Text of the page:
It’s a temptation, not a tumor. It’s about personal transformation, not medical intervention.
World Obesity Day
March 4 has been designated as World Obesity Day by a coalition of international organizations dedicated to addressing the ever-growing worldwide pandemic of weight gain and obesity. Hundreds of millions of people across the globe are searching for a successful and sustainable weight loss solution.
The Health Consequences of Obesity
A mega study by the CDC (the Centers for Disease Control and Prevention, published just last week, reports that more than 40% of Americans are now clinically obese — and almost 10% are morbidly obese.
The consequences of this are astronomical, as obesity is considered one of the nation’s leading public health problems and ranks only behind smoking as America’s top cause of preventable death.
With the risk from the coronavirus and fentanyl overdoes capturing the headlines, perhaps we — as a country — have become hardened to the fact that more than 300,000 people die every year as a direct result of unhealthy eating habits and the subsequent weight gain.
How Can We Reverse the Medical Consequences of Obesity?
George Washington University obesity expert, Dr. William Dietz, said the findings suggest more Americans will get diabetes, heart disease, and cancer — and that very intensive therapy is required to help reverse these trends.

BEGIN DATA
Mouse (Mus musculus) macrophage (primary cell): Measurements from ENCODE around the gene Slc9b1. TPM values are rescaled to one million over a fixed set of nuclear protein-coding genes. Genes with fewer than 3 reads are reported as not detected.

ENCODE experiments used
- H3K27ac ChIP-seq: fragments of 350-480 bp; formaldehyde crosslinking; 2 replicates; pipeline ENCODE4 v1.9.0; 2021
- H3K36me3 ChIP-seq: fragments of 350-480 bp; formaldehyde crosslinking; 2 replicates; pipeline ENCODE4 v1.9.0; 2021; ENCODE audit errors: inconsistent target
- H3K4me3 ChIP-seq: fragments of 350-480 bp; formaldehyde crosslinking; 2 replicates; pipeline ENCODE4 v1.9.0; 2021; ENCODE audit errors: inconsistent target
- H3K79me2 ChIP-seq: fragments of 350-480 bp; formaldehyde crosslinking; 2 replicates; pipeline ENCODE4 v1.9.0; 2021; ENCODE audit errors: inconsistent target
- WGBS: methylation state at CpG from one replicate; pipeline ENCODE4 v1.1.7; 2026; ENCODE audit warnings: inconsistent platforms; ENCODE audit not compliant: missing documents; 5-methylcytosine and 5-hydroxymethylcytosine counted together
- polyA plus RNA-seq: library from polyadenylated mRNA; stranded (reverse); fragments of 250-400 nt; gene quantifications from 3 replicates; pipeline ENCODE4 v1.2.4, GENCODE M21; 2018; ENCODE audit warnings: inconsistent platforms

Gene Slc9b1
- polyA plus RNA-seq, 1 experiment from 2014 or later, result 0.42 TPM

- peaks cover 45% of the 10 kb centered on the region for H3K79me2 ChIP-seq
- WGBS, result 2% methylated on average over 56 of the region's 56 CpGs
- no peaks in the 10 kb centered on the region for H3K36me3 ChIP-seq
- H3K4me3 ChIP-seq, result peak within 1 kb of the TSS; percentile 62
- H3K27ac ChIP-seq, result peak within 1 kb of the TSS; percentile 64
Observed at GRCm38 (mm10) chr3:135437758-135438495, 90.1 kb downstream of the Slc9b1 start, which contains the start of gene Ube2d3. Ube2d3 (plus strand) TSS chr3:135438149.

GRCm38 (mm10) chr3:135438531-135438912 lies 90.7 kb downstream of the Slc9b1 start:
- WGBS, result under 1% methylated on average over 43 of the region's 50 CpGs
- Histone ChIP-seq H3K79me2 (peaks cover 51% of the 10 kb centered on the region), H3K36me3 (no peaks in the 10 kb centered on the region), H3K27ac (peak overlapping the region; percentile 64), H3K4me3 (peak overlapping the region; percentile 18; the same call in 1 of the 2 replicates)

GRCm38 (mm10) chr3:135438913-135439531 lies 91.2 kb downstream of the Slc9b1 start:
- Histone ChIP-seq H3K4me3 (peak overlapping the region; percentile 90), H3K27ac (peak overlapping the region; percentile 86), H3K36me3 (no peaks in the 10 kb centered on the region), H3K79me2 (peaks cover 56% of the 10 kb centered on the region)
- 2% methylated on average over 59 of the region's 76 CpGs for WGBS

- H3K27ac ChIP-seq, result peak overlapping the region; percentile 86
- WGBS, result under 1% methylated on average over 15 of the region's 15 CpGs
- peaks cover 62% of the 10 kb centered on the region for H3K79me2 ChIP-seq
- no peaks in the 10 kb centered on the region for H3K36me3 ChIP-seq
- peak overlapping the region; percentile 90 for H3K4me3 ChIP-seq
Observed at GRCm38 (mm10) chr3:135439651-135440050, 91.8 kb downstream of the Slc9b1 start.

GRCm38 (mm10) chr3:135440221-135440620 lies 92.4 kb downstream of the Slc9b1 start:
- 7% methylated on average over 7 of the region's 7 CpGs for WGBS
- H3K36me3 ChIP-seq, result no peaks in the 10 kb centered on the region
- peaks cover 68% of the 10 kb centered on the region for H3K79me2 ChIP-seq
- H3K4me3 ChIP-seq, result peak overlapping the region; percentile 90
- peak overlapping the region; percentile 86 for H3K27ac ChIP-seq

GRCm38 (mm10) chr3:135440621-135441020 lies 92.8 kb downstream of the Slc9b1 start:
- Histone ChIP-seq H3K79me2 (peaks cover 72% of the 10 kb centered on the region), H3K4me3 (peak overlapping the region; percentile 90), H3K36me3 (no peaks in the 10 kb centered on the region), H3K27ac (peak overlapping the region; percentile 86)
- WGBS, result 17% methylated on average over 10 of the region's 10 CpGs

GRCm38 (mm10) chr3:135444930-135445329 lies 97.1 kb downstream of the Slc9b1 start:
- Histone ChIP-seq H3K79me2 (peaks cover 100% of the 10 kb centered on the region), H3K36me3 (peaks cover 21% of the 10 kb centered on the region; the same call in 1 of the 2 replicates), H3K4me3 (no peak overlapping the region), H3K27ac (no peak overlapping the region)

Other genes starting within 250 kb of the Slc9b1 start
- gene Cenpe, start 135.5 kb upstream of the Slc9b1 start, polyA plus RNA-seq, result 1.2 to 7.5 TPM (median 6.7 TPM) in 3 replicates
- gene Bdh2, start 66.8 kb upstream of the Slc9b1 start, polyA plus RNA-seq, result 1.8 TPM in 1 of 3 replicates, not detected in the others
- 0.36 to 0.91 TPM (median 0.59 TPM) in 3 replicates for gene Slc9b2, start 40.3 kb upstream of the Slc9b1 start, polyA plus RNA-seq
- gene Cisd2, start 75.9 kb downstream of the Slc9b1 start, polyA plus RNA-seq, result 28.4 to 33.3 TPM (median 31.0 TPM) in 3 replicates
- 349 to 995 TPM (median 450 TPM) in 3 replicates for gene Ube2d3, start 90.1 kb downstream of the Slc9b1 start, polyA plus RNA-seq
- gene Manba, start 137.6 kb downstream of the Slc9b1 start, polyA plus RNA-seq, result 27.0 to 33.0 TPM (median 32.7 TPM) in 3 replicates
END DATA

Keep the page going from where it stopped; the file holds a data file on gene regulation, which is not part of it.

While I certainly agree that a serious and comprehensive effort needs to be applied, I don’t believe that a top down, medical intervention approach is the most effective. It clearly hasn’t worked up to this point, because we have seen these numbers continue to rise over the past decade. And more importantly, I think it’s missing a key ingredient. You can’t legislate personal change. Unlike smoking, which can be uber taxed to discourage sales, all of us have to eat — every day. And the multi-billion dollar fast-food industry, with all of the advertising, isn’t going away anytime soon.
The Answer Is Transformation, Not Legislation
People struggling with overeating have to be willing to change their 3 H’s — their head, heart, and hands — how they think about food, how they feel about food, and how they handle food on a daily basis. That was the only way I was able to break out of the endless cycle of weight loss and weight gain, and finally develop the foundation for long-term success. That’s the crux of the Soveya program that has helped thousands of people around the world and is the underlying basis of my new book.
It’s not about condemning anyone who is struggling or casting blame. It’s about shifting the focus away from just trying to lose weight and placing it on changing ourselves and our relationship with food.
If this resonates to you, respond to this video with an email or tweet. We are rapidly building a grass-roots movement that is challenging the traditional diet and weight-loss world and offering a sustainable solution that’s grounded in common sense and sound suggestions.
It’s not about ketosis, counting calories, or calculating points. It’s about transforming the burden to say “no” into the freedom to say “no.” Enough is finally enough.